The underfunding of HBCUs, particularly as it relates to securing campuses, has been well-documented. Following the mass shooting at Morgan State, it briefly flirted with the idea of building a wall around its campus that has traditionally been open to the public.
Bowie State, Jackson State and Morgan State were all the targets of a series of bomb threats against dozens of HBCUs across the country just last year. Clark Atlanta was also affected by them when neighboring Spelman College received bomb threats around the same time.
Lodriguez V. Murray, UNCF’s senior vice president for public policy and government affairs, has said that Congress hasn’t matched the urgency shown by the situation at hand.
“All year long, we have asked Congress to protect HBCUs, and now is the time to pass the Homeland Security appropriations bill with language that directs the Federal Emergency Management Administration (FEMA) to provide $100 million for HBCUs (annually) via the non-profit grants’ security program,” Murray said in a statement. “This program must administer the funds directly to HBCUs, not by the state governments. This will help HBCUs to be protected against threats by increasing security, developing plans on how to respond beyond simply calling the police, heighten the use of technology to monitor campus entry points, and make our environments the safe haven for learning they should be for the sake—and mental health and security—of our students.”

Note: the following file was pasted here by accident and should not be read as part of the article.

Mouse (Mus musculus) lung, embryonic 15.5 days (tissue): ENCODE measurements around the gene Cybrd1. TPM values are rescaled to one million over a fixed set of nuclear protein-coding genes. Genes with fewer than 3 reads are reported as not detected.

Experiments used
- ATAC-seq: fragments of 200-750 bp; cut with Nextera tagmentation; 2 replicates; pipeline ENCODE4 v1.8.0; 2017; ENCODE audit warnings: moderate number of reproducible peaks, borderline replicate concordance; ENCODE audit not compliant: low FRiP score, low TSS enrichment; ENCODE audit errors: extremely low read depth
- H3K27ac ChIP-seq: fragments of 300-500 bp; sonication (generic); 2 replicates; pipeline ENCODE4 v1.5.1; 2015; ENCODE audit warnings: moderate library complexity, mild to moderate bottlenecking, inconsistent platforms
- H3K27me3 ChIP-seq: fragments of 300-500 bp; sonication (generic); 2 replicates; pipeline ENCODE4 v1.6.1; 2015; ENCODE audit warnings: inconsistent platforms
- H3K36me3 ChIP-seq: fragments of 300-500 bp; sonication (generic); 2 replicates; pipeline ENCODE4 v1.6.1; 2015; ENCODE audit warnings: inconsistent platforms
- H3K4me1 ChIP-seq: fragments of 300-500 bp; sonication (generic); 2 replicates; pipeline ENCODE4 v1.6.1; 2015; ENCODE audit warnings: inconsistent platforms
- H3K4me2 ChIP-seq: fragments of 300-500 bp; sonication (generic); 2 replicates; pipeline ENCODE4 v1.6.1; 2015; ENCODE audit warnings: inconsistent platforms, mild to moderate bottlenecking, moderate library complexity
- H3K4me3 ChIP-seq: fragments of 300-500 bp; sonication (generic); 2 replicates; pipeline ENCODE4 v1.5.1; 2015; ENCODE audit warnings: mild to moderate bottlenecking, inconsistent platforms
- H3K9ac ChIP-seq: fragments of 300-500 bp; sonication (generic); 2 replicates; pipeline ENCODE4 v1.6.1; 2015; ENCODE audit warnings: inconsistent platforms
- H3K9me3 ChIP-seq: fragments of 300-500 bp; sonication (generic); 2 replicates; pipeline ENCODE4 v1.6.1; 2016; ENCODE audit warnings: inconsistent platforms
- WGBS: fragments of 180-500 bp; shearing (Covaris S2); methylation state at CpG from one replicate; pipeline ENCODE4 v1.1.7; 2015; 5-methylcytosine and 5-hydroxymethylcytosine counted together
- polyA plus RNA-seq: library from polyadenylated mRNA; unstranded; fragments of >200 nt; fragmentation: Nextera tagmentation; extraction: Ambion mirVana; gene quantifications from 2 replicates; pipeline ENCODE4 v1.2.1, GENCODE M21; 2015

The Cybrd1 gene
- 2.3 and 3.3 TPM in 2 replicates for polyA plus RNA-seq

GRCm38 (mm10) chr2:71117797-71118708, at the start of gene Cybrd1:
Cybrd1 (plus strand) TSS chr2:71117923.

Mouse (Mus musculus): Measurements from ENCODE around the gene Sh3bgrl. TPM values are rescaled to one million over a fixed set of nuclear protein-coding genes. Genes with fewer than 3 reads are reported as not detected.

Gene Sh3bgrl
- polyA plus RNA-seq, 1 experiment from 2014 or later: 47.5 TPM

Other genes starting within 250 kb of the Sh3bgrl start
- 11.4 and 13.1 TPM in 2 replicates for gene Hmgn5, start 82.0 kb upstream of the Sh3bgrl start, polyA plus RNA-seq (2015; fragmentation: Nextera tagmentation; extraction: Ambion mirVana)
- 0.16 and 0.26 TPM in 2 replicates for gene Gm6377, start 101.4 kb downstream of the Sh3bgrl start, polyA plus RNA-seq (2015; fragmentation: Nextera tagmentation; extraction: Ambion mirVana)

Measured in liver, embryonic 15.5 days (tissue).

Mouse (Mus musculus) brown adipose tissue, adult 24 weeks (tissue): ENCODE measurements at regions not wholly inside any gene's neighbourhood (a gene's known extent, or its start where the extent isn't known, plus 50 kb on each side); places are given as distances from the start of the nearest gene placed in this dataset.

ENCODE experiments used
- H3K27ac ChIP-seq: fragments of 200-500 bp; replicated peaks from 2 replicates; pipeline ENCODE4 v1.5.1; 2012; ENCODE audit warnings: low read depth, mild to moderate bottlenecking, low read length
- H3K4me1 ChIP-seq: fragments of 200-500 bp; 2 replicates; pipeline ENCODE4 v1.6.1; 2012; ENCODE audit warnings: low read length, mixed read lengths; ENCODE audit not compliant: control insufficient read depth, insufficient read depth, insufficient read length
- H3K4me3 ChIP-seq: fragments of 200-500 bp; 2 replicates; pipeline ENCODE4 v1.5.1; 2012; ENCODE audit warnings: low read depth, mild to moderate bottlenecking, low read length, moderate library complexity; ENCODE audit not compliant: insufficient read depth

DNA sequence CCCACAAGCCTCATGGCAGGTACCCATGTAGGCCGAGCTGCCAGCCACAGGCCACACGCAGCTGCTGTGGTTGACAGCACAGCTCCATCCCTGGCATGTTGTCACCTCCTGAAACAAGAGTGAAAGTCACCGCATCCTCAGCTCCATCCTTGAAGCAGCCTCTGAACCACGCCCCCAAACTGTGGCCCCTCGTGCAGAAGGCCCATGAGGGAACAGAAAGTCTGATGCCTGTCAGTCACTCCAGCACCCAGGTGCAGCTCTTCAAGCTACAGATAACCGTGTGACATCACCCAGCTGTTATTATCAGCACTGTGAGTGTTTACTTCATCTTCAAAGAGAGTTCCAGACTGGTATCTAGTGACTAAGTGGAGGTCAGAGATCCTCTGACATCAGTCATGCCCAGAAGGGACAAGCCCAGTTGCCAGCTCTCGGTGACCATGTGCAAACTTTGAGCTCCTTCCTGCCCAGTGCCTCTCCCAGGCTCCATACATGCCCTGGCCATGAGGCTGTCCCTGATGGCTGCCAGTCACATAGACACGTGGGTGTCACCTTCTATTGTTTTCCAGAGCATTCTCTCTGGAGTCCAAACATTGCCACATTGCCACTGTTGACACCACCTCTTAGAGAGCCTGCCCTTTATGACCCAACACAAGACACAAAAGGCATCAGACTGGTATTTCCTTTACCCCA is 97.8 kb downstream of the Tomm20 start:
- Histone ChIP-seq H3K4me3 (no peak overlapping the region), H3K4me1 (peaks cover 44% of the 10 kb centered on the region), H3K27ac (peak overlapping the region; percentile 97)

Statistics also show that federal funding of HBCUs has increased every year under Biden’s presidency.
A study from May found that HBCUs receive 178 times less foundation funding than Ivy League schools – $5.5 billion to $45 million in 2019, when the most recent statistics were available.
“The inequities are embedded and sanctioned by state governments, the federal government and by private industry,” N. Joyce Payne, founder of the Thurgood Marshall College Fund, told Forbes last year. “They say to the white schools, you can drive a Bentley, but the Black schools are told they can’t get a car at all.”